That this new suite is prepossessing is not in doubt. Their tall, narrow forms loom down from the Marian Goodman Gallery’s capacious walls. As your gaze turns around the space, these recurring stacks of colour resemble portals into livelier worlds. Standing before a single example, one is greeted with Balderassi’s trademark warm wit, most obviously in the stills. Necessary sees a woman’s bare limbs exaggerated with glossy pink flesh, while Right has a group of skiers contemplating a royal blue crag. Reliable transforms a proposing hero into a blank everyman, white and featureless; the heroine he proposes to boasts bright crimson footwear, although whether they are enchanted ruby slippers or ill-fated red shoes is up to the imagination of the viewer.
As, indeed, are the connections between the canvases’ three panels. The words – which include Apropos, Unfailing, Right, Incumbent, Necessary, Pertinent and Dependable – often add a further spark of humour through calling the stills into question. Is the removal of a woman’s skirt in Necessary really necessary? Is the patriarchal politician-like figure in True really true? But although the 11 words in the exhibition are not synonyms, they belong to the same broad tranche of meaning. Switch them around, and it becomes apparent that Baldessari could have used almost any of these words on almost any of the canvases for similar comic effect. To the Miró, these words become an art historical judgment; to the canvas as a whole, they become a positive affirmation of Baldessari’s decision to pair the images.
Further ambiguities stem from the series’ title itself. If the film stills represent the “Life in General”, is one meant to interpret them as an affirmation that the popular culture of cinema has infiltrated real life, or as a winking dismissal of an idea that an artwork can truly stand as mimetic of reality? Does the “and” that links the two images serve to fuse them together or spotlight the disconnect between the painter’s abstracted dreamscapes and the visible world?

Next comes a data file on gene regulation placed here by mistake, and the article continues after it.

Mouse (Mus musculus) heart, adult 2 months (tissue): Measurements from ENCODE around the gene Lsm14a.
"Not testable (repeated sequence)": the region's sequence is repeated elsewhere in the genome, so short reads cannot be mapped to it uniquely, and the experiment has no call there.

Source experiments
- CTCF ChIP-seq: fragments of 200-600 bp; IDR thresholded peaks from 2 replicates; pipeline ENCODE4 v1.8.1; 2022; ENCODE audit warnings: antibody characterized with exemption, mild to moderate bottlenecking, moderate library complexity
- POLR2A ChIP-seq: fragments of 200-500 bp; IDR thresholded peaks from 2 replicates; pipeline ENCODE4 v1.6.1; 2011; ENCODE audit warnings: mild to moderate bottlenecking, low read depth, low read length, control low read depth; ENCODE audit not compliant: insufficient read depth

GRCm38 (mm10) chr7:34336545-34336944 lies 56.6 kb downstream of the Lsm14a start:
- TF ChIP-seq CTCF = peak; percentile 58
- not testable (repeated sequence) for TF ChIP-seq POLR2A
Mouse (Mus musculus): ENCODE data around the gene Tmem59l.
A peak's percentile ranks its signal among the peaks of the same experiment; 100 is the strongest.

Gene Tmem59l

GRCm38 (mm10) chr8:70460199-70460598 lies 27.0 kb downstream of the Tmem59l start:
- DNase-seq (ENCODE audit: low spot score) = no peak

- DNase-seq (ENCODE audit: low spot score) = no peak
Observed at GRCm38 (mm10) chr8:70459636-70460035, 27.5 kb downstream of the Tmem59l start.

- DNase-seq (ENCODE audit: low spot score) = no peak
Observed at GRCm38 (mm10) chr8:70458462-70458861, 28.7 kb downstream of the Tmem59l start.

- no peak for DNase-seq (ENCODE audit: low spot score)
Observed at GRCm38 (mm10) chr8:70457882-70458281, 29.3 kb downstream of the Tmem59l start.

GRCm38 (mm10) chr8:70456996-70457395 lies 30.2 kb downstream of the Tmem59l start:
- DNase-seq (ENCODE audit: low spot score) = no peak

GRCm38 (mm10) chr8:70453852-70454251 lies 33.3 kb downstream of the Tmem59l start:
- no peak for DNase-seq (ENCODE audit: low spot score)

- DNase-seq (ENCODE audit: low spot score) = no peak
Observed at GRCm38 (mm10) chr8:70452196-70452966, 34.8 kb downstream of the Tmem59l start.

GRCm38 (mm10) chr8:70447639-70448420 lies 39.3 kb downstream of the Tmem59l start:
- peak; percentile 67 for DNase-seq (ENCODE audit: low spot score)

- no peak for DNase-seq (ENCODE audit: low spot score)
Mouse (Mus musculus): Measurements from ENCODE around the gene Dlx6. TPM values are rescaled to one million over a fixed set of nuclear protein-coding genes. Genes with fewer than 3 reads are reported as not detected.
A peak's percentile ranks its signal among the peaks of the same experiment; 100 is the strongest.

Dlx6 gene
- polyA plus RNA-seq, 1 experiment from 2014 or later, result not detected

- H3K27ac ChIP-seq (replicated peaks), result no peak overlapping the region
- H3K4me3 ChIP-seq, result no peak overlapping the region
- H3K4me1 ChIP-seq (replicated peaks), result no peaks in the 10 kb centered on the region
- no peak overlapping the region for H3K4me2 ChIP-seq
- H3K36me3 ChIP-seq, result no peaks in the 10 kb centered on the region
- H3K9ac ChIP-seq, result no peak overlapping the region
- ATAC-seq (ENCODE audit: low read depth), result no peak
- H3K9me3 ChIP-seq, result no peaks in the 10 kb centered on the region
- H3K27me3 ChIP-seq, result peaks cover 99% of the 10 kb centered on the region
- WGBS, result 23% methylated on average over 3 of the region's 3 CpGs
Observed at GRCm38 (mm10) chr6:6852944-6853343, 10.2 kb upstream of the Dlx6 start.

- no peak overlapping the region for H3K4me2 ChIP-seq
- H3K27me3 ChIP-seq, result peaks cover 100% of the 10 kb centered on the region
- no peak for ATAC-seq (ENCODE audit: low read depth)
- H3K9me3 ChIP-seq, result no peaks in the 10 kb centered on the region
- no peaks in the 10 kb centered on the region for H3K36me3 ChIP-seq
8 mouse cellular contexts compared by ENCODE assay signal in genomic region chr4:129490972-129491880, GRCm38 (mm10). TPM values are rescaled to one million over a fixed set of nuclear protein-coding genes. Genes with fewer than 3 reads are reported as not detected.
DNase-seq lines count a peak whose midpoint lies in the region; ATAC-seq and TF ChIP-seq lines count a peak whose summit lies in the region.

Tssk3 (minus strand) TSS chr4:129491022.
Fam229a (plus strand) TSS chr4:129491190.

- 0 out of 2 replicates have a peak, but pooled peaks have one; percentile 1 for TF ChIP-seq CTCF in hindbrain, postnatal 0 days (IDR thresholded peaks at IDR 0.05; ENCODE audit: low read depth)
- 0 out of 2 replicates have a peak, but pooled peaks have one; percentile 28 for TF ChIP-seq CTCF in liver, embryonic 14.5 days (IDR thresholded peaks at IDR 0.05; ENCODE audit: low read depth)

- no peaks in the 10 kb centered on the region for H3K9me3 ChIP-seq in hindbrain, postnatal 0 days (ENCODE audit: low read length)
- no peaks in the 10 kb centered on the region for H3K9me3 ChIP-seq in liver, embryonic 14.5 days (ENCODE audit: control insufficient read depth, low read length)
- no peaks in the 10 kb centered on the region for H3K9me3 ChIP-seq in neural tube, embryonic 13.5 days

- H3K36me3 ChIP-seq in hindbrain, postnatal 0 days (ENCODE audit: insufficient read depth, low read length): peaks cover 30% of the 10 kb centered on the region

The answer to this question appears to lie somewhere in between. In several cases, Baldessari’s splotches over Miró seem to echo the aspects he highlights on the adjacent still. The woman’s bent arms in Necessary, for instance, are echoed in the kineticism of the red curve inserted atop the Miró. The still and the detail are stitched together, so that the figurative imitates the forms of the abstract and the abstract imitates the form of the physical. But Necessary is one of the least oblique examples of such a connection; ponder a piece such as Right, where the blue ridge above is matched by circular blobs of black, green and yellow and a red star, and you might start to wonder whether you confected such associations. This, of course, is part of Baldessari’s game.
The choice of Miró as subject is obscure, and leads to further obscurity. From his middle age onwards, the great Catalan surrealist often spoke out against “bourgeois painting”, signalling styles of painting that helped to perpetuate the cultural domination of the upper classes; in an irony common to many politically engaged painters, Miró’s works have been sold for up to £23.5m at auction, placing them well beyond the reach of the contemporary bourgeoisie. In juxtaposing them with Hollywood, then, perhaps Baldessari wishes to bring them back to a popular form. He has only done so, however, in the context of the economically driven art market – something emphasised by the presence, in the exhibition’s final week, of a John Baldessari pop-up shop selling prints, monographs and merchandise. Baldessari’s chats with the past are amusing and worth rumination, but they are also curiously one-sided, less conversation than dramatic monologue.